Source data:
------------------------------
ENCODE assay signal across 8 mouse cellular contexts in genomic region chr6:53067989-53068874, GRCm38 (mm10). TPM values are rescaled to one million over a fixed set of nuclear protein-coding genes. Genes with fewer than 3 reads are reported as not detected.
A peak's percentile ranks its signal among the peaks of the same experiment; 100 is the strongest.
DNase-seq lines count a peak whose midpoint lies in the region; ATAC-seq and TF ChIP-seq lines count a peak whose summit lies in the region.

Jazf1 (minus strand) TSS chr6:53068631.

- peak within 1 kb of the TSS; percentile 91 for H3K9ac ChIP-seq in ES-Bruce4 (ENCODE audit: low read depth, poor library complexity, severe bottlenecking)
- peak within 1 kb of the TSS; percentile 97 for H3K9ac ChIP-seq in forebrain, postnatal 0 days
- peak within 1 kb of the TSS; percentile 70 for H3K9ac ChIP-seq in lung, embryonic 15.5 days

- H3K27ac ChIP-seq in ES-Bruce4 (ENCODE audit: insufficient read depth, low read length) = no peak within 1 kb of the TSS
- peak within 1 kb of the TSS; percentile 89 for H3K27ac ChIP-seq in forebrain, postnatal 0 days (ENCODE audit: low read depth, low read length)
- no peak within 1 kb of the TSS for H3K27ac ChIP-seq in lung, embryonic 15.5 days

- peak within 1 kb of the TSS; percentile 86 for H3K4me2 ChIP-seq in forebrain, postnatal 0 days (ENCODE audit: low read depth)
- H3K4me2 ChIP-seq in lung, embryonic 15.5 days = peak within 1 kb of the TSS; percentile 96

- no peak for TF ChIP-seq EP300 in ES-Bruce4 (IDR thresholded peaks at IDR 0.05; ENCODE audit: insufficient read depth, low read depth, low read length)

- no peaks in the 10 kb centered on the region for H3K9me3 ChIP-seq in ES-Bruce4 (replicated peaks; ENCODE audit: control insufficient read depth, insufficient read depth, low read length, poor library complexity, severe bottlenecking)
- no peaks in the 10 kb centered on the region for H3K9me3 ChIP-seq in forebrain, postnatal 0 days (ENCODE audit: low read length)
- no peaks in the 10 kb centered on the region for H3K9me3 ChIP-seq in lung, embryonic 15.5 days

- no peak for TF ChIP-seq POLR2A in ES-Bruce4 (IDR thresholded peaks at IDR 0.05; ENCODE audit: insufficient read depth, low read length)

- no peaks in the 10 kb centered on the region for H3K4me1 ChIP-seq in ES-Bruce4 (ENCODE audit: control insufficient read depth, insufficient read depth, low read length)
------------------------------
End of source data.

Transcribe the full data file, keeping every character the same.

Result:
ENCODE assay signal across 8 mouse cellular contexts in genomic region chr6:53067989-53068874, GRCm38 (mm10). TPM values are rescaled to one million over a fixed set of nuclear protein-coding genes. Genes with fewer than 3 reads are reported as not detected.
A peak's percentile ranks its signal among the peaks of the same experiment; 100 is the strongest.
DNase-seq lines count a peak whose midpoint lies in the region; ATAC-seq and TF ChIP-seq lines count a peak whose summit lies in the region.

Jazf1 (minus strand) TSS chr6:53068631.

- peak within 1 kb of the TSS; percentile 91 for H3K9ac ChIP-seq in ES-Bruce4 (ENCODE audit: low read depth, poor library complexity, severe bottlenecking)
- peak within 1 kb of the TSS; percentile 97 for H3K9ac ChIP-seq in forebrain, postnatal 0 days
- peak within 1 kb of the TSS; percentile 70 for H3K9ac ChIP-seq in lung, embryonic 15.5 days

- H3K27ac ChIP-seq in ES-Bruce4 (ENCODE audit: insufficient read depth, low read length) = no peak within 1 kb of the TSS
- peak within 1 kb of the TSS; percentile 89 for H3K27ac ChIP-seq in forebrain, postnatal 0 days (ENCODE audit: low read depth, low read length)
- no peak within 1 kb of the TSS for H3K27ac ChIP-seq in lung, embryonic 15.5 days

- peak within 1 kb of the TSS; percentile 86 for H3K4me2 ChIP-seq in forebrain, postnatal 0 days (ENCODE audit: low read depth)
- H3K4me2 ChIP-seq in lung, embryonic 15.5 days = peak within 1 kb of the TSS; percentile 96

- no peak for TF ChIP-seq EP300 in ES-Bruce4 (IDR thresholded peaks at IDR 0.05; ENCODE audit: insufficient read depth, low read depth, low read length)

- no peaks in the 10 kb centered on the region for H3K9me3 ChIP-seq in ES-Bruce4 (replicated peaks; ENCODE audit: control insufficient read depth, insufficient read depth, low read length, poor library complexity, severe bottlenecking)
- no peaks in the 10 kb centered on the region for H3K9me3 ChIP-seq in forebrain, postnatal 0 days (ENCODE audit: low read length)
- no peaks in the 10 kb centered on the region for H3K9me3 ChIP-seq in lung, embryonic 15.5 days

- no peak for TF ChIP-seq POLR2A in ES-Bruce4 (IDR thresholded peaks at IDR 0.05; ENCODE audit: insufficient read depth, low read length)

- no peaks in the 10 kb centered on the region for H3K4me1 ChIP-seq in ES-Bruce4 (ENCODE audit: control insufficient read depth, insufficient read depth, low read length)